In addition, oil money tends to corrupt politicians. They end up vying to pocket a share of the finite petroleum riches, rather than looking for ways to invest in their country’s long-term prosperity. In Liberia, corruption is the norm and though the current government is trying to curtail the spread of such anti-development phenomenon the practice is widespread. According to Transparency International 2010 Corruption Perception Index, Liberia is ranked among the top corrupt countries in the world (13th place out of 47 countries). Oil producing African’s governments aren’t dependent on income taxes and therefore don’t have to do what the citizens want. The state isn’t an engineer of economic growth, but a gravy train. None of the money gets down to the people.

A 2007 French police investigation found three Presidents from Africa in the person of the late Omar Bongo of Gabon, Denis Sassou-Nguesso of Republic of Congo and Teodoro Obiang Nguema of Equatorial Guinea and their relatives owned homes in up market areas of Paris and on the Riviera along with luxury cars, including Bugattis, Ferraris and Maseratis. The French arm of anti-corruption group, Transparency International corroborated the evidences against those three leaders. Gabon, Republic of Congo and Equatorial Guinea are all oil producing African countries.

Let it be known that I am not an anti-corporate crusader or an anti oil-industry campaigner in Liberia. Rather, this article is out to portray a continent that, thanks to its oil riches and its debilitating poverty, is increasingly occupying a place in economic and political debates in developed nations. Africa’s oil belt lies mainly along its Western coast in the countries abutting the Gulf of Guinea.  One third of the world’s new discoveries of oil since 2000 have taken place in Africa. The world’s two most energy-hungry economies, the United States and China, are vying to stake out spheres of influence in the oil-producing areas. Chinese oil firms, which typically don’t face the same quarterly earnings pressure that Western ones do, are pouring billions into all sorts of infrastructure projects across the continent. In the case of Liberia, Chevron Corporation, an American Oil Giant was granted approval by the Liberian government to acquire a 70% interest while a Nigeria company was granted 30%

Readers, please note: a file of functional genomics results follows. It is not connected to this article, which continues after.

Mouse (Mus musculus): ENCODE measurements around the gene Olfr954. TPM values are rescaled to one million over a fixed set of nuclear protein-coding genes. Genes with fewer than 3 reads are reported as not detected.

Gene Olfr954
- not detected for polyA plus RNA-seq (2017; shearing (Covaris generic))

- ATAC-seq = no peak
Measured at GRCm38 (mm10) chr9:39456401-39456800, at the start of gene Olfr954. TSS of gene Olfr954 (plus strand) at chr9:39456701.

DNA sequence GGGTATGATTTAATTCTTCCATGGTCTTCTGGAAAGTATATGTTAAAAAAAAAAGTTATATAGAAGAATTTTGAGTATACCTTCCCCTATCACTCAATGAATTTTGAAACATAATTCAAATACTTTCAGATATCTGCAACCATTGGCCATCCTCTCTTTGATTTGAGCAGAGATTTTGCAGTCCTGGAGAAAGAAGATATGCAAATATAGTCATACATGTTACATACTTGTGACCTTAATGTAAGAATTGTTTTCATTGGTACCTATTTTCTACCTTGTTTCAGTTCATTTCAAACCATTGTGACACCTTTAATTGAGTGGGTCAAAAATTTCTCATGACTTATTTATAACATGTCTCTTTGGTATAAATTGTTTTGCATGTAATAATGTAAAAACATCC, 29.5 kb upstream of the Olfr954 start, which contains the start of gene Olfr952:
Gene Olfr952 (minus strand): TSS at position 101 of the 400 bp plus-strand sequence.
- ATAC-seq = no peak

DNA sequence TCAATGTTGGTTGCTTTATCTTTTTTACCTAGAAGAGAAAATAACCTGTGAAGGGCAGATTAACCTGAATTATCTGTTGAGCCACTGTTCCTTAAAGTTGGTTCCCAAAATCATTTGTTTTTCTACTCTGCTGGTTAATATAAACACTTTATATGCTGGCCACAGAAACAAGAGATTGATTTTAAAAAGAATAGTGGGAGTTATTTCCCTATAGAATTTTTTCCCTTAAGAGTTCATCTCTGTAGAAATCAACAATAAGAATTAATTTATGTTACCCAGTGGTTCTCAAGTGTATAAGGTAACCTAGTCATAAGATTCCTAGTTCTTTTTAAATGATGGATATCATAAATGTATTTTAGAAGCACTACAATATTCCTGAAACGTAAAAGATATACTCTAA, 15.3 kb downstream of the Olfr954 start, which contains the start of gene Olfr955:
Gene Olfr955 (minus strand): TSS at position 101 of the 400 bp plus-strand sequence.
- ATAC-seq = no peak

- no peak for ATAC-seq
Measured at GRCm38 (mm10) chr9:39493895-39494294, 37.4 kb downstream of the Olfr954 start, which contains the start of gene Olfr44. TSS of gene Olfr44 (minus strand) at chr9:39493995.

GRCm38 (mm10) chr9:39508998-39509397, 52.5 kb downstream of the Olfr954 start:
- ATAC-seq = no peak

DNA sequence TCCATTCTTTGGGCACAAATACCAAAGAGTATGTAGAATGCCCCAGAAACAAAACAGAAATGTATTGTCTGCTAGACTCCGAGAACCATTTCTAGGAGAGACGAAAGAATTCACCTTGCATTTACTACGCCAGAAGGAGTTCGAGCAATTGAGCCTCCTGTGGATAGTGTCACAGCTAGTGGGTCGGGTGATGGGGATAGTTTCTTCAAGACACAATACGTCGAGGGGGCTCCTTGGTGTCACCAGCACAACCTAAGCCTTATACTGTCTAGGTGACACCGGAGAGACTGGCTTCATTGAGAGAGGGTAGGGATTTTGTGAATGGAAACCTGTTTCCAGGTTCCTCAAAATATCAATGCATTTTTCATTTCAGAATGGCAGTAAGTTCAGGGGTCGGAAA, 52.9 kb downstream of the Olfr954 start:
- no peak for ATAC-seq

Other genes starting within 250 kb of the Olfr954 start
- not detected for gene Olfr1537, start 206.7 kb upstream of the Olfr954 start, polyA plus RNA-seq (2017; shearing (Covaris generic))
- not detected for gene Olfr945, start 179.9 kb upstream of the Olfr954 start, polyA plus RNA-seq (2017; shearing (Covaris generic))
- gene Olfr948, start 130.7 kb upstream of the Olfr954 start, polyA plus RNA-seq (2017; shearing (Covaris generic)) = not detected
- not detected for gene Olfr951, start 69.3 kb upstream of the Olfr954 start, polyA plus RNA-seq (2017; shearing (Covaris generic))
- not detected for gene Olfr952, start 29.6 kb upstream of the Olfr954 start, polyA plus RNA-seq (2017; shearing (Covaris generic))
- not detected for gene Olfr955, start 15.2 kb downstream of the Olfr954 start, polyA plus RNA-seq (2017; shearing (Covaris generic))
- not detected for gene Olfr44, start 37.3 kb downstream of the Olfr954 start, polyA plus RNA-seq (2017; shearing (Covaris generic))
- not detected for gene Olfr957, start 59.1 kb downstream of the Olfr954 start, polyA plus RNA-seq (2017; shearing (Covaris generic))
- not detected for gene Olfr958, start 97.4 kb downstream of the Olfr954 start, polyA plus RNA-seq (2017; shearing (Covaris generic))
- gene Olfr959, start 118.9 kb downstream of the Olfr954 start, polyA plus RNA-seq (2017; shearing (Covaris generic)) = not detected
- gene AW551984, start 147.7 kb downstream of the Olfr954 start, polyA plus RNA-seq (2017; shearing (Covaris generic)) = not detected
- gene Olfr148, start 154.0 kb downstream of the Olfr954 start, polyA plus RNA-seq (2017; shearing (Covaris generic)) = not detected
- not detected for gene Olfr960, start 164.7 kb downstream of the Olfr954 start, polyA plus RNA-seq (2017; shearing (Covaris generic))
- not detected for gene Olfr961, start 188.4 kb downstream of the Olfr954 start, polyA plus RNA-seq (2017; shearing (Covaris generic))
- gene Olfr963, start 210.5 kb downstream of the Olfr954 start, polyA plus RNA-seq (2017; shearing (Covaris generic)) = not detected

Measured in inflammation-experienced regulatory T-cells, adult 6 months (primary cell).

Liberia can learn from African countries that discovered oil and try not to replicate their failures in administering the new found wealth for long-term prosperity. Norway can be use as a possible example of the way in which Liberia might conduct herself with the new found wealth. Norway, the world’s third largest oil exporter behind Saudi Arabia and Russia, salts away a large share of its wealth in a national pension fund, now worth more than $300 billion. The fund is expected to grow to about $900 billion in the next decade and invests only passively, in non-Norwegian stocks and bonds. That limits the temptation of politicians to use the money for pork-barrel projects. It has been nick named the future-generations fund. However, I am doubtful whether a comparable vehicle would work in post-conflict society like Liberia. Norway is a small, homogeneous country of about five million people that was relatively advanced when its oil began to gush while Liberia is a country emerging from 14 years old senseless conflict. Norway already had the sorts of public institutions that enabled it to prudently manage its newly found wealth. I’m not too sure that a future-generations fund can be airlifted to Liberia. You would need a lot of healthy, functioning civil institutions before you could do that and currently in Liberia we lacking strong institutions that suppose to lead to effective state capacity. Liberia is one of the world’s poorest countries, with 80% of its citizens living below the poverty line.